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Effects of dietary supplementation with conjugated linoleic acid on experimental human rhinovirus infection and illness.
Antivir Ther 2009; 14(1):33-43AT

Abstract

BACKGROUND

Because studies suggest that the dietary supplement conjugated linoleic acid (CLA) has immunomodulatory activities that might benefit common colds, we performed two studies of CLA effects in experimental human rhinovirus (HRV) infection.

METHODS

The first study explored whether CLA supplementation (Safflorin; Loders Croklaan, BV, Wormerveer, the Netherlands) altered the virological or clinical course of experimental HRV infection, and the second explored whether CLA affected the frequency and severity of HRV cold-associated sore throat and cough. The trials were randomized, double-blinded and placebo-controlled. In total, 50 healthy volunteers aged 18-45 years and susceptible to HRV type-39 (serum neutralizing antibody titre < or = 1:2) participated in study 1 and 80 similar volunteers susceptible to Hank's HRV participated in study 2. Participants ingested CLA 2 g/day or placebo for 4 weeks before and 4 days following intranasal HRV inoculation. The primary endpoint for study 1 was the frequency of colds and for study 2 was the symptom severity scores for sore throat and cough.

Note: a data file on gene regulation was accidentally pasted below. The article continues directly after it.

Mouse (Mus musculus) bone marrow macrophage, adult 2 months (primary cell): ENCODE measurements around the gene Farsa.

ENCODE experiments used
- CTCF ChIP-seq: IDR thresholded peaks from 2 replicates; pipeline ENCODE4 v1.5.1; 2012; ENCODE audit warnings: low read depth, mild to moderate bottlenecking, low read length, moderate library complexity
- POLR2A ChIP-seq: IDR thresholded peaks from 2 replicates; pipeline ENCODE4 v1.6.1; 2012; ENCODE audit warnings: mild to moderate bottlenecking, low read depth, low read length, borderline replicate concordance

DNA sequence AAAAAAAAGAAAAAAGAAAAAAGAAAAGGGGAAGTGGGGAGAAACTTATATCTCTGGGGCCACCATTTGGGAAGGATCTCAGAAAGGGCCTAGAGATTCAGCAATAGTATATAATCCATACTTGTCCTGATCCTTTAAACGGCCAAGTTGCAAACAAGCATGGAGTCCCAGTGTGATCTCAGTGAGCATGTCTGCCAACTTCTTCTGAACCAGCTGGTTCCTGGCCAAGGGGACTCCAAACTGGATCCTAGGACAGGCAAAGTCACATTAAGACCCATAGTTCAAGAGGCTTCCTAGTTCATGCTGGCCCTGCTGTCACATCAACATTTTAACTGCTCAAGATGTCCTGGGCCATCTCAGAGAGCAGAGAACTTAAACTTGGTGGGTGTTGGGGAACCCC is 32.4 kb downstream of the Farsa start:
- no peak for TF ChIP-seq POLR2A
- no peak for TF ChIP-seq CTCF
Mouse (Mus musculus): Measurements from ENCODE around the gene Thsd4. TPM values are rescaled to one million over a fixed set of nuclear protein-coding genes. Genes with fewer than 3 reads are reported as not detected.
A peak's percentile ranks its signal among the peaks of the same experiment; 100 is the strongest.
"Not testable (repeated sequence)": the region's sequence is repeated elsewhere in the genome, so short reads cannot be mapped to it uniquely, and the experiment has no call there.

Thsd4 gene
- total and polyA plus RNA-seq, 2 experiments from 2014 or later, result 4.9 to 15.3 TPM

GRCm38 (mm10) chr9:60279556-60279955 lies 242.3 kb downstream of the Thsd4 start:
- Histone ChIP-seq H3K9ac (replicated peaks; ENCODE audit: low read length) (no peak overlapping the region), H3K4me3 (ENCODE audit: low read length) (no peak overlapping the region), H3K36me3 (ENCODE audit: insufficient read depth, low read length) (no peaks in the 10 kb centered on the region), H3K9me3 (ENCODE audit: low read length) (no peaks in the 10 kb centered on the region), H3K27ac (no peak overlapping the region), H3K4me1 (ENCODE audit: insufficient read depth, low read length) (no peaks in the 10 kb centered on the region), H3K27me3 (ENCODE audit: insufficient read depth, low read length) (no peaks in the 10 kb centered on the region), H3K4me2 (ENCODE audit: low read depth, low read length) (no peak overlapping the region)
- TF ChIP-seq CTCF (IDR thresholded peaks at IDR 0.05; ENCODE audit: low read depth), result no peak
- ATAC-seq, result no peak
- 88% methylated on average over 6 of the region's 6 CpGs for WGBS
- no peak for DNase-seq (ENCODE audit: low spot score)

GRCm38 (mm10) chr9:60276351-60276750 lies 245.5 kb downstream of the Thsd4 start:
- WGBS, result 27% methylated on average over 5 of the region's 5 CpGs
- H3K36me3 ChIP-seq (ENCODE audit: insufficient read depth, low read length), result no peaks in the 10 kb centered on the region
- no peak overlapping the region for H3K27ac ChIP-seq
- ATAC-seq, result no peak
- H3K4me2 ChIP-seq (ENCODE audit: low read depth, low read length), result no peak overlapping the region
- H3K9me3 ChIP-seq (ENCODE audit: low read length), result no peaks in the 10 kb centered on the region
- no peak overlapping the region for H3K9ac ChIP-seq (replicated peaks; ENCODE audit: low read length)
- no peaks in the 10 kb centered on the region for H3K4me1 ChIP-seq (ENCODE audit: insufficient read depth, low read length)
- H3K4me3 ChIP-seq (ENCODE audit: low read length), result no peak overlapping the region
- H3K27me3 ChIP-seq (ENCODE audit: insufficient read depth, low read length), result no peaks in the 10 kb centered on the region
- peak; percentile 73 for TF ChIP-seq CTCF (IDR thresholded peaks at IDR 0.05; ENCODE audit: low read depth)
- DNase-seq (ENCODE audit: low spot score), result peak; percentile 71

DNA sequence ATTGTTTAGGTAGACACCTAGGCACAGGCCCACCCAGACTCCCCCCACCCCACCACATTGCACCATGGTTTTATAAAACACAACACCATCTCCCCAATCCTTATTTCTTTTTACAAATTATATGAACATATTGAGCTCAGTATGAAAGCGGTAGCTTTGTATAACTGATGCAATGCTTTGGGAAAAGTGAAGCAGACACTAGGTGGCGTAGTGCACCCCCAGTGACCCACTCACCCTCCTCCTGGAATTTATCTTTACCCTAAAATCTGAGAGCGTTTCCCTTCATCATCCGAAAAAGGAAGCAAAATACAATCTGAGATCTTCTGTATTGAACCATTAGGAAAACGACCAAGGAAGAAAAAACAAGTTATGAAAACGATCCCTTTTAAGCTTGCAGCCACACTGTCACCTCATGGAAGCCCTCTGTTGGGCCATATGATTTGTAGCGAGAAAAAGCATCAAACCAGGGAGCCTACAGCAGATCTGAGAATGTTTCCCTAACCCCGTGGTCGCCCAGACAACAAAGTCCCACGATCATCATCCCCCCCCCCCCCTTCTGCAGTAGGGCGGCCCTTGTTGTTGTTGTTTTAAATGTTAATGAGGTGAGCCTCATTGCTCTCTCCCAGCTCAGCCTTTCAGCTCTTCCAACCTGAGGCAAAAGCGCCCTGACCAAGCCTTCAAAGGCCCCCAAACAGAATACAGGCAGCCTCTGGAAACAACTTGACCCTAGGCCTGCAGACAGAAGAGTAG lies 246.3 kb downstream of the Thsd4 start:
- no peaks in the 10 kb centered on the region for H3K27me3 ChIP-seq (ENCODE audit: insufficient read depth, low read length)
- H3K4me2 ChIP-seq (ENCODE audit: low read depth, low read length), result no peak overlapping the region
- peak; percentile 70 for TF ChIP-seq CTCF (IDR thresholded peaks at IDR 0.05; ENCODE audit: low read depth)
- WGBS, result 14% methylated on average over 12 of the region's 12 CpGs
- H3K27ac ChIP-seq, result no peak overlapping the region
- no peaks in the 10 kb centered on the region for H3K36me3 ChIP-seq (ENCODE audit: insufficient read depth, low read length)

RESULTS

In study 1, 10/24 (42%) placebo compared with 7/21 (33%) CLA participants developed colds (P = 0.53). CLA was associated with significant reductions in mean scores for cough (0 CLA versus 0.9 placebo) and sore throat (0.8 CLA versus 2.9 placebo). In study 2, clinical colds developed in 19/33 (58%) placebo and 27/43 (63%) CLA participants. Symptom scores for cough (0.9 CLA versus 1.0 placebo) and sore throat (2.6 CLA versus 3.2 placebo) were not significantly different. Similarly no differences in nasal viral titres or serological responses were found.

CONCLUSIONS

CLA dietary supplementation had no consistent effects on the virological or clinical course of experimental HRV colds. A larger study would be required to detect more subtle effects of CLA on HRV cold-associated symptoms.